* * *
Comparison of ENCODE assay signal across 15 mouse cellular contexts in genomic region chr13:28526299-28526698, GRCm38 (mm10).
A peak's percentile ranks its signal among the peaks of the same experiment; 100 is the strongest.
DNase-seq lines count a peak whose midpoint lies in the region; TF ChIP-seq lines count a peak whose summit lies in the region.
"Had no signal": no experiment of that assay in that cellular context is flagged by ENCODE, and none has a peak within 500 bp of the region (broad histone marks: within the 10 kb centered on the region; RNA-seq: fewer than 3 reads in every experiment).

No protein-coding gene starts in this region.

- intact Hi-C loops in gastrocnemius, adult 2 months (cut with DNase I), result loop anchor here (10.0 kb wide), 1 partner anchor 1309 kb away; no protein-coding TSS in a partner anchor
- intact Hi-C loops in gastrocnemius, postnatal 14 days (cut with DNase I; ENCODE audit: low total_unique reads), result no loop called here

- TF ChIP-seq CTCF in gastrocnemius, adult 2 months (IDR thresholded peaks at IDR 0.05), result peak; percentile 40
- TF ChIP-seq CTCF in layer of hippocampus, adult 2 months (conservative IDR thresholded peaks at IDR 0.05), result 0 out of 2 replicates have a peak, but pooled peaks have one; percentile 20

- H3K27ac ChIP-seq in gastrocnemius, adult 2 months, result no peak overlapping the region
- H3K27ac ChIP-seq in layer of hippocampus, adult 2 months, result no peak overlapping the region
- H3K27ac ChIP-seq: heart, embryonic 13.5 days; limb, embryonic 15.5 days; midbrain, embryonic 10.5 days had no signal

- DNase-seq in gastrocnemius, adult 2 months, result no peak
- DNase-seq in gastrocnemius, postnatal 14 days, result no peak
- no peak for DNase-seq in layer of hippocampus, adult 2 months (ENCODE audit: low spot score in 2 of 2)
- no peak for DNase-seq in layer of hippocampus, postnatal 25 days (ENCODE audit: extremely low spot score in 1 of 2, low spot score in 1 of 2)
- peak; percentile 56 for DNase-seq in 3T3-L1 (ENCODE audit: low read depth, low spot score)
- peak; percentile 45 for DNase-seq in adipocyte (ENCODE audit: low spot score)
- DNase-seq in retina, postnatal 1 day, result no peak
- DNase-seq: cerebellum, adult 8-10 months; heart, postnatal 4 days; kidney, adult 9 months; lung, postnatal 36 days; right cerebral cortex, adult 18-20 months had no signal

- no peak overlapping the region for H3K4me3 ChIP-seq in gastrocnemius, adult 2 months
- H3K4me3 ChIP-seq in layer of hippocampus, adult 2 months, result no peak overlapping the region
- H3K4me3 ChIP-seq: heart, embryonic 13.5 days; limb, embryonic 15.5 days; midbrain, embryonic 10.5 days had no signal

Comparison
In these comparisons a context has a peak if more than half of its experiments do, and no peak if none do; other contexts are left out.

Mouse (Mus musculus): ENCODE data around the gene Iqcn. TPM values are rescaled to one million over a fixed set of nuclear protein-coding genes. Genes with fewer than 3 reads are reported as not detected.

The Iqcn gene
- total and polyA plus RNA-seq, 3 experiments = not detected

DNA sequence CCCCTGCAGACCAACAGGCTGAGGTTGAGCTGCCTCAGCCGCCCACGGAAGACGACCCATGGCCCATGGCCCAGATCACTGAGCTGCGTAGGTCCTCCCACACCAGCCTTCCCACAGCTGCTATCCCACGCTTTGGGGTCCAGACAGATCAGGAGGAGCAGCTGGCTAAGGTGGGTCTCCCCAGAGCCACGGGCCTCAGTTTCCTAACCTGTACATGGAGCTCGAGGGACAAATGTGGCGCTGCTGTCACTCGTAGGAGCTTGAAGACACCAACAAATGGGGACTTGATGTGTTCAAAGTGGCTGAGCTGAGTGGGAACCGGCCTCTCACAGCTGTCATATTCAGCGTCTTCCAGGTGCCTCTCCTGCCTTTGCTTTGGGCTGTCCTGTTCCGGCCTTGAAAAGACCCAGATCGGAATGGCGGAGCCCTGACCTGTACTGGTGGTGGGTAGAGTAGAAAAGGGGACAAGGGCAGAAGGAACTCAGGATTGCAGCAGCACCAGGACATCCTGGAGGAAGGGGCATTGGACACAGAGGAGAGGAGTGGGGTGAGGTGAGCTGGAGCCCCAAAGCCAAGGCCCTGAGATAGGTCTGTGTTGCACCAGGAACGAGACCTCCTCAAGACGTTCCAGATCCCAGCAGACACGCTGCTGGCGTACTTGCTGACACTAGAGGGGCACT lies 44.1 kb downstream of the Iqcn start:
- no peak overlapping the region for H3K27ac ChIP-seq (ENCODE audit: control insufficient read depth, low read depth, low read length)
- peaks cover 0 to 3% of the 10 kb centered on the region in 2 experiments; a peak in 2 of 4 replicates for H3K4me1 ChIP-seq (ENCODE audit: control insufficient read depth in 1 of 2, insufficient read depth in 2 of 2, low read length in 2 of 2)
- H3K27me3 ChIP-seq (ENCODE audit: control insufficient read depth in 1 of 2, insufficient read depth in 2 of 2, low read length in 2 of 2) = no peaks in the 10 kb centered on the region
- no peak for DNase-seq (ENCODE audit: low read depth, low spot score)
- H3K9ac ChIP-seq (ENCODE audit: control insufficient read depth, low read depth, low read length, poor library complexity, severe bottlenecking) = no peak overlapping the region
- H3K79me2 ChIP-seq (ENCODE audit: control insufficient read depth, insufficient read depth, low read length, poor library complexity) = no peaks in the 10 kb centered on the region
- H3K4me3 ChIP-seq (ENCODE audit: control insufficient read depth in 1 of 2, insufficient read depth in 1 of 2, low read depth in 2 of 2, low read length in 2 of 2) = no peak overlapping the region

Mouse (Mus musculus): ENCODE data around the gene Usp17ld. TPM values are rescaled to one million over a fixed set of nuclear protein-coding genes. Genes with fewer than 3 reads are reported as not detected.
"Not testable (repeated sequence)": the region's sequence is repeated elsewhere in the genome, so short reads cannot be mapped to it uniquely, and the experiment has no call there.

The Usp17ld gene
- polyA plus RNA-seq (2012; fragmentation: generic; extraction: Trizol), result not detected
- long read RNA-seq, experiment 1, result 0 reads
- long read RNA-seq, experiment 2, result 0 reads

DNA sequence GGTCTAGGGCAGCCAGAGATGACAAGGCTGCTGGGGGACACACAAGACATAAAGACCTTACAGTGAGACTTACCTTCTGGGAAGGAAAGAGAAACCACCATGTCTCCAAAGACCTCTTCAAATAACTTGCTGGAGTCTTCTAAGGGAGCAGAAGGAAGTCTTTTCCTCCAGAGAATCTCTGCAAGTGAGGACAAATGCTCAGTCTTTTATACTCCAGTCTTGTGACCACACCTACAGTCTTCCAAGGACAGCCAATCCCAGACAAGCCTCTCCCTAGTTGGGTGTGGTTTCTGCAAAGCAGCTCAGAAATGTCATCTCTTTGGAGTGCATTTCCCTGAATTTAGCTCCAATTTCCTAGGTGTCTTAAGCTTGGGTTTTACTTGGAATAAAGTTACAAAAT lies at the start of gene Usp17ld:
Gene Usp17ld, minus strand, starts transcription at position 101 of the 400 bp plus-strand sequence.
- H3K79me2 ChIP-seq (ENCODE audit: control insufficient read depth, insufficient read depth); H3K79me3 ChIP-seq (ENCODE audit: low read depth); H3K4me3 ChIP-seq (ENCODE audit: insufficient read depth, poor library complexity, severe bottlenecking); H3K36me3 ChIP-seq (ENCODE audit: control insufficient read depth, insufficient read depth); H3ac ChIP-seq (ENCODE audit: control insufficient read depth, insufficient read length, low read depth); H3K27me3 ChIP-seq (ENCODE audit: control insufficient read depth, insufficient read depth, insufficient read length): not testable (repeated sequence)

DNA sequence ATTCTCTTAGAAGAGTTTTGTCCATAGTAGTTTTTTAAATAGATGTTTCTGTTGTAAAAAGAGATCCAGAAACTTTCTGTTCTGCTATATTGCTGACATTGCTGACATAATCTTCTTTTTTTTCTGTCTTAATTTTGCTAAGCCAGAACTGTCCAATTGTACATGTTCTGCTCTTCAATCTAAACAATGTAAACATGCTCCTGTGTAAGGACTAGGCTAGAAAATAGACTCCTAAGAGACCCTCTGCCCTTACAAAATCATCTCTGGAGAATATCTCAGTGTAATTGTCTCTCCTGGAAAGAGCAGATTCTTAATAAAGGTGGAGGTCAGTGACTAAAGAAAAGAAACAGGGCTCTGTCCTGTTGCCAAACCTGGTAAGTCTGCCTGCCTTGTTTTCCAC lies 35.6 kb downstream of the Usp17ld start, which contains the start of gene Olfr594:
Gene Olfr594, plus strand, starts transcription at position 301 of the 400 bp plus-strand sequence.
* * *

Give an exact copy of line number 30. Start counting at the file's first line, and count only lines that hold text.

- no peak overlapping the region for H3K27ac ChIP-seq (ENCODE audit: control insufficient read depth, low read depth, low read length)